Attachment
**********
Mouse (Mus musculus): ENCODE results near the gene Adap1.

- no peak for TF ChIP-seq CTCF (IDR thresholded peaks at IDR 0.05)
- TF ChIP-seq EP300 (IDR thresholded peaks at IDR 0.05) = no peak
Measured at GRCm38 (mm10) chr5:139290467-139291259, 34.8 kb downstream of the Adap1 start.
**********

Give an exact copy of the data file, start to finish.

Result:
Mouse (Mus musculus): ENCODE results near the gene Adap1.

- no peak for TF ChIP-seq CTCF (IDR thresholded peaks at IDR 0.05)
- TF ChIP-seq EP300 (IDR thresholded peaks at IDR 0.05) = no peak
Measured at GRCm38 (mm10) chr5:139290467-139291259, 34.8 kb downstream of the Adap1 start.